MIT team finds that the ratio of component atoms is vital to performance.
What prepares someone to be a manager? How do leaders become more effective? Can individuals learn to initiate change in their own work life? These are some of the questions addressed in HR's leadership and management development programs for MIT employees.
While it is true that some people are natural managers and leaders, the reality is that most of us are not--and need specific training to take on these roles. MIT's professional development classes support this; they are often oversubscribed because so many employees want to develop these skills.
Although HR offers several classes for managers, it has been many years since there was a comprehensive program that puts in one place what new managers need to know. On Dec. 14, a pilot of the New Manager Training Program at MIT will start. It has been clear for a while that the MIT community needed this; now, with resources and the help of leadership, it is a reality.
The overall goal of this new program is to prepare prospective managers for core responsibilities in managing individuals. The formation of the curriculum was collaborative, involving people from across the Institute. As with most new training, this program is being piloted to see how effectively it works and if it meets the needs of the participants. The pilot will involve 16 people from academic and administrative areas who are new to managing.
There will be a significant focus on using the material back "on the job," with nine three-hour sessions covering topics such as constructive communication, laws and policies, and managing employee development. Participants will learn through a blend of classroom activities and the web and will be able to apply their learning through their homework assignments.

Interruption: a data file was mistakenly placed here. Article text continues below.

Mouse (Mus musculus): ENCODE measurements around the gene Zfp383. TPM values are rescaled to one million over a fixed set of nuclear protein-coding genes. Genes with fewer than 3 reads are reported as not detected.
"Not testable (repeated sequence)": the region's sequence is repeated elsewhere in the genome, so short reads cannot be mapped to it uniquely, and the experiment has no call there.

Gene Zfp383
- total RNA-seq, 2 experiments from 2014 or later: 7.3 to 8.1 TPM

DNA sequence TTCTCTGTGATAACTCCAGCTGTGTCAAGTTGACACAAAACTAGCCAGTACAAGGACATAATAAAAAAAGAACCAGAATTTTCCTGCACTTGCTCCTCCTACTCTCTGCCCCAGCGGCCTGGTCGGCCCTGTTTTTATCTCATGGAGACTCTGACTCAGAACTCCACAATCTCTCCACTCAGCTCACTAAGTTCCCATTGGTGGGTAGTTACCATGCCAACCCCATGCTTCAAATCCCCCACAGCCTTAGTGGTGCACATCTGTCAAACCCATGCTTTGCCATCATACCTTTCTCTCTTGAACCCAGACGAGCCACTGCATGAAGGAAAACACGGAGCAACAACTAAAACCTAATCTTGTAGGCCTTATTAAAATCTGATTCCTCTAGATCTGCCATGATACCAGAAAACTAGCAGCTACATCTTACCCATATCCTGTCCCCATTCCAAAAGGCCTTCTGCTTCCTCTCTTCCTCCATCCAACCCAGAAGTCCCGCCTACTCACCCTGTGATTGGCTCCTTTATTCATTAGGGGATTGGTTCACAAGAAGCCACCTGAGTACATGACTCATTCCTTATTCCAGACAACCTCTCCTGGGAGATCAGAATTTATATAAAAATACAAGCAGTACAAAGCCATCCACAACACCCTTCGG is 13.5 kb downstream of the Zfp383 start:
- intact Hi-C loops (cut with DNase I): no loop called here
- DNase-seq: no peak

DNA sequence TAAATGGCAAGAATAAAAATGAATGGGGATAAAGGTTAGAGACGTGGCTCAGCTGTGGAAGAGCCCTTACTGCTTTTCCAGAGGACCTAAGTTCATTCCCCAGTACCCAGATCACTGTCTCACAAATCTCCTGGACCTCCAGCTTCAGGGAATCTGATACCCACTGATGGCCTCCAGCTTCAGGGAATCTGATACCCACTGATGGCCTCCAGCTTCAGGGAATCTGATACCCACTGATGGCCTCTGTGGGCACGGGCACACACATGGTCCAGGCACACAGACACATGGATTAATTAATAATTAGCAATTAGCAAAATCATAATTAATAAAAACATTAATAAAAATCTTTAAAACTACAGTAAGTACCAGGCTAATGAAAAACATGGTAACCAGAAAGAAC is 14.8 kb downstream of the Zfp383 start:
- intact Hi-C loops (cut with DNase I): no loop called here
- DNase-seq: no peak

This new program features interdisciplinary content, which evolved using input by the Training Alignment Team, a cross-functional group represented by departments on campus who provide Institute-wide, work-related training activities.
A spring pilot for experienced managers will aim to develop strengths in managing individuals and leading their teams.
With the addition of these two new programs, a continuum of leadership and management development programs at MIT now exists--training that provides skills and experiences that reflect different phases in a career.
It begins with "Everyday Leadership," a class for individuals who want to develop their ability to initiate and implement change in their work lives. This class is not intended to help people manage others, but to learn how they can take initiative, change their daily work and develop their own leadership skills. At the other end is "Leader to Leader (L2L)," focused on developing the effectiveness of MIT leaders in leading an organization within the Institute. L2L fellows (visit web.mit.edu/hr/oed/l2l/class.html to see this year's fellows) partner with senior leaders and MIT faculty, and leadership skills are developed within the context of MIT's culture and aligned to the strategic needs of the Institute. The foundation of this program is the individual development plan that each fellow creates. This 12-month program has proven to be a career-transforming experience--and in some cases has a life-changing impact.
Employees who participate in these classes need support when they return to their jobs. The managers of these employees play a critical role in helping their staff integrate what they have learned and apply it to their positions. It is then a win-win for everyone.
For more information, visit web.mit.edu/sapwebss/PS1/training_home.shtml.
HR @ Your Service is a monthly column from Human Resources.